Executed in plan and seen from above, the castle drawing re-envisions motifs from the patio decoration in an abstract landscape with a rotating horizon. Drawing becomes the activity that grounds the connection between soul and hand in the service of creating a new, ephemeral “skin”. Is it possible to envision a future trajectory for the castle as a regenerative source for new art and ideas, a happy parade of new skins and souls, to create a gathering point and concentration of energy that emanates from this special location? A trajectory that simultaneously celebrates its origin and courts change? An utterly human course, expressed by reliance on the steady work of mark-by-mark accumulation. A wide-open, metaphorical road that reaches inside itself, beneath its surface, its exterior, and exposes an interior leap of faith. A self, both doubled and split.
Wall text from the Metropolitan Museum:
"The castle of Don Pedro Fajardo y Chacón (ca. 1478–1546) stands above the town of Vélez Blanco, near the southeastern coast of Spain. Fajardo, raised in the culture of humanism, was governor of Murcia during the reign of Ferdinand and Isabella and assisted in suppressing Moorish rebellions in their lands. By royal act, he was given the town of Vélez Blanco, and between 1506 and 1515 he erected a castle with a central courtyard embellished with Italian Renaissance ornament in local Macael marble craved by craftsmen from Lombardy.
Ornament in this style was known in Spain as "a lo Romano," reflecting its origins in the monuments of Roman antiquity. Designs composed of tiered candelabra and imaginary hybrid creatures such as those surrounding the doors and windows of the patio were disseminated throughout Europe in the prints of Italian artists, themselves inspired by the ancient monuments rediscovered in Rome in the early Renaissance. The patio carvings are among the earliest of this style in Spain and antedate any of these published designs. The coats of arms carved between the arches of the arcade are those of Don Pedro and his second wife, Doña Mencía de la Cueva Mendoza de la Vega y Toledo, a member of the powerful and cultivated Mendoza family, influential advocates of the culture of Renaissance humanism.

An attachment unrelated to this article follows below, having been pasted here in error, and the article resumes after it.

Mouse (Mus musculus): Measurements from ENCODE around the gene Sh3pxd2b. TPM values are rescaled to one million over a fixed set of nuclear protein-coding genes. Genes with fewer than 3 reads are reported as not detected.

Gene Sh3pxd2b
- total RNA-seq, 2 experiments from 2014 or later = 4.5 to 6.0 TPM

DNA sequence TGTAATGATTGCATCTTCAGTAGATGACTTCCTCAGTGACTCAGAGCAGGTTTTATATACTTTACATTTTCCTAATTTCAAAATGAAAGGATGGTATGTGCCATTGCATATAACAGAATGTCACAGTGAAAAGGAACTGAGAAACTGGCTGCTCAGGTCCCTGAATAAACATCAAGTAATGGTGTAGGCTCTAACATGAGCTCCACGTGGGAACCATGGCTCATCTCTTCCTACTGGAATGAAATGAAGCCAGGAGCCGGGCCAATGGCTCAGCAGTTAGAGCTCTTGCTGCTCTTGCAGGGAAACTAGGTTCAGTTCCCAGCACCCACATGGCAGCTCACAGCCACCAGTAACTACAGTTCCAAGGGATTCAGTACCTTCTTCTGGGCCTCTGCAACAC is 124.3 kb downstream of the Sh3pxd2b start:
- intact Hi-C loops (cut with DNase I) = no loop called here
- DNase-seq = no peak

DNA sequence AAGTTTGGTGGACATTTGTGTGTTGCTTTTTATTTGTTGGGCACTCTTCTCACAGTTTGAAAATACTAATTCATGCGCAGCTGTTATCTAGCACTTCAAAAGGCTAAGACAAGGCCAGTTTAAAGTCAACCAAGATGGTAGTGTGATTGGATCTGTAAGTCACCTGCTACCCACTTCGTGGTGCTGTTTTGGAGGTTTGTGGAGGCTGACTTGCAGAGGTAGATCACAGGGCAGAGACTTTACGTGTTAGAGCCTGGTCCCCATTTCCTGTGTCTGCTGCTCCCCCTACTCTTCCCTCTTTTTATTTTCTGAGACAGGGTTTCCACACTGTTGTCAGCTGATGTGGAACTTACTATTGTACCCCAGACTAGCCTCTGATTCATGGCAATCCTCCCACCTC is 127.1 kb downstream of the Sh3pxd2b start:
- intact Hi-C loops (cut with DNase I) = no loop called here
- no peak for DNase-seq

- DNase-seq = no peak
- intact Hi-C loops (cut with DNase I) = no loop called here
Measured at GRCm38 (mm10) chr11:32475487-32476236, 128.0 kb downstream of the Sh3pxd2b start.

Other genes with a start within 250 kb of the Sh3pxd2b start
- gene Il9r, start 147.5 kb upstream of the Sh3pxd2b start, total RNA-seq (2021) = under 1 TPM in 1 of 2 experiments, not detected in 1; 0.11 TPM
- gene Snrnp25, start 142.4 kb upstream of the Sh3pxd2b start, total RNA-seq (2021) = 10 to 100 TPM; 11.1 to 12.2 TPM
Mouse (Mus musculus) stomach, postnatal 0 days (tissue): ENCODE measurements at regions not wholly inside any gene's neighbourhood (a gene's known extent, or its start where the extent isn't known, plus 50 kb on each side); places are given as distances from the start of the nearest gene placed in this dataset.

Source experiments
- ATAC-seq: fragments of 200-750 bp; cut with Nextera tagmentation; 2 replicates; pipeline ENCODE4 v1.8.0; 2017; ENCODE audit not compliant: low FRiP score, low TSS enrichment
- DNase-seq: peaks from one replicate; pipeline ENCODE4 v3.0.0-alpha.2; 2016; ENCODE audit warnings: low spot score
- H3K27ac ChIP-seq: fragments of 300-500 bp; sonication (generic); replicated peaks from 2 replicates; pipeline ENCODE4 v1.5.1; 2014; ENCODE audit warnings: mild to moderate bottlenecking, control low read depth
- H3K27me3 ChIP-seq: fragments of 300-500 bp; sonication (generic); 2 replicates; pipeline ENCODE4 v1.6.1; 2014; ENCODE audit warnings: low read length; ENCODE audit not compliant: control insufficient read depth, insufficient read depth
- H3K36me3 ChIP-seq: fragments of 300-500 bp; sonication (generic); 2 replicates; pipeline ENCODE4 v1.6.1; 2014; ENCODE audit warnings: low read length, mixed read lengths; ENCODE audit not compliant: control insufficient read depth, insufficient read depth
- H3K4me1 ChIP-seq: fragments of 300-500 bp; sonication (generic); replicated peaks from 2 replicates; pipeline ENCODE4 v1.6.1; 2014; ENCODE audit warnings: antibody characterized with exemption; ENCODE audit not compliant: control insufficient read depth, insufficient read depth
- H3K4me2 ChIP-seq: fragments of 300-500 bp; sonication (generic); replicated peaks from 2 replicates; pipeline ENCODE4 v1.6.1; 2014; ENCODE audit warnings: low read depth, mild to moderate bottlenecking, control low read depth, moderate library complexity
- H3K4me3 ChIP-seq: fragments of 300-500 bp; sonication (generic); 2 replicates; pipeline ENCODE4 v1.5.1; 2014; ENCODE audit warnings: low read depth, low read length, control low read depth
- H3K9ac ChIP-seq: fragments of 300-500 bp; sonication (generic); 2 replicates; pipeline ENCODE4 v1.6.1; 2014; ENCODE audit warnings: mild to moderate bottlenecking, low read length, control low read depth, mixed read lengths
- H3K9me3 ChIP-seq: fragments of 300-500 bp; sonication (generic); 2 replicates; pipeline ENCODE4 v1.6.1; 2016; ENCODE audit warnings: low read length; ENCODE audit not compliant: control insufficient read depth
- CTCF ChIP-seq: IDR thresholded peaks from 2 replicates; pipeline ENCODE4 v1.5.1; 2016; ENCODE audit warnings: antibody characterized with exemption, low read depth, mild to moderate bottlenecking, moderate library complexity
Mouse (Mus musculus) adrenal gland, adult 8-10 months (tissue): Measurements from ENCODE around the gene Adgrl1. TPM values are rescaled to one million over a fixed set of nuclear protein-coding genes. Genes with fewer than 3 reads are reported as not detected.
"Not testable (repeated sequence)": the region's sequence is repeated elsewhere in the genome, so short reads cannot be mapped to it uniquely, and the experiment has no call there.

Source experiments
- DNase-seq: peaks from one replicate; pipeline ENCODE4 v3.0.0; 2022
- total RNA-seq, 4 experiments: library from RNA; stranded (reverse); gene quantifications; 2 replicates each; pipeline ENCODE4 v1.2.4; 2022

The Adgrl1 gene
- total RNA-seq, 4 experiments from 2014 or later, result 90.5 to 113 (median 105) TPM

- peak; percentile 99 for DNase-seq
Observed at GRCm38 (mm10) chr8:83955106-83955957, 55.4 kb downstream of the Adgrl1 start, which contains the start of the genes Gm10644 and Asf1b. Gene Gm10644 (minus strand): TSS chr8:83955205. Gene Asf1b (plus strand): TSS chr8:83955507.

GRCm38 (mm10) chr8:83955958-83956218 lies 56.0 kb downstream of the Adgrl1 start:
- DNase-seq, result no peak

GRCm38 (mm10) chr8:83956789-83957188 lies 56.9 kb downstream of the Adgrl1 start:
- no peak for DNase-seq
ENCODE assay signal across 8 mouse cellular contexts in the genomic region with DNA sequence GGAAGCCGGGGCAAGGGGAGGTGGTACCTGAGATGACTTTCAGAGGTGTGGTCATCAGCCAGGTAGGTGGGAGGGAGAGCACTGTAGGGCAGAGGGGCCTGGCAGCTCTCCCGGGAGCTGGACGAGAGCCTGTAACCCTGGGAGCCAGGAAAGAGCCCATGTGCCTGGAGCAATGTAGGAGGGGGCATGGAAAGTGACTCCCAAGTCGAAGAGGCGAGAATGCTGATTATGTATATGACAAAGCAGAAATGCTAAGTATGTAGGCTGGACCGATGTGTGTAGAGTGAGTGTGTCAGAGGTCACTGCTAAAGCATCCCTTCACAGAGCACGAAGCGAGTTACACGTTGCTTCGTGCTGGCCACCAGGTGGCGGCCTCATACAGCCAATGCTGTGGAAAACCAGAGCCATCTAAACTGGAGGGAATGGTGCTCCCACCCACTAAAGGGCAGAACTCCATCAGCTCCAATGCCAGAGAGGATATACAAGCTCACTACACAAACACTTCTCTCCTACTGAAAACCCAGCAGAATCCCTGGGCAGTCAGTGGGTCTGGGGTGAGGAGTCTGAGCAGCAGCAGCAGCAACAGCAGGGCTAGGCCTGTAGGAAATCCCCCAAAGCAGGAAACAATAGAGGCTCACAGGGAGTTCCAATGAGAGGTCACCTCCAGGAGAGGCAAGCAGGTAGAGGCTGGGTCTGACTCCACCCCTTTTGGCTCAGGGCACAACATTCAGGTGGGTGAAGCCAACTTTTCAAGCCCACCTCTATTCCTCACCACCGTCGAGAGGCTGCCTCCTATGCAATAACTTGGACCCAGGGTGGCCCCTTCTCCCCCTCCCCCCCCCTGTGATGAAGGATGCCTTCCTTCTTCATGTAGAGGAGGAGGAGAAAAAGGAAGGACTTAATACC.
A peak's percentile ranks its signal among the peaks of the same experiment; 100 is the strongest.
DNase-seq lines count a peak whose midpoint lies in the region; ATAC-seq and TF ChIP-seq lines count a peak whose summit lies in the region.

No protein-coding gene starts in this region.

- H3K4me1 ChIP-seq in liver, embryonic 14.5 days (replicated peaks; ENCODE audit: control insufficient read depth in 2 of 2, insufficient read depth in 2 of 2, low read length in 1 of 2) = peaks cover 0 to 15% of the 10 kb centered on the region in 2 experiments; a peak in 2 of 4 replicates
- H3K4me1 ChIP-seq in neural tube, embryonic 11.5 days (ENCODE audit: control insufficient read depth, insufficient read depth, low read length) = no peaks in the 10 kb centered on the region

The patio's marble fittings were sold by the castle's owner in 1904. George Blumenthal acquired them in Paris in 1913 and had them incorporated in his New York town house. In 1945, after his death and the demolition of his residence, the approximately two thousand marble blocks were brought to the museum, where they were reassembled, as faithfully as possible, in 1964."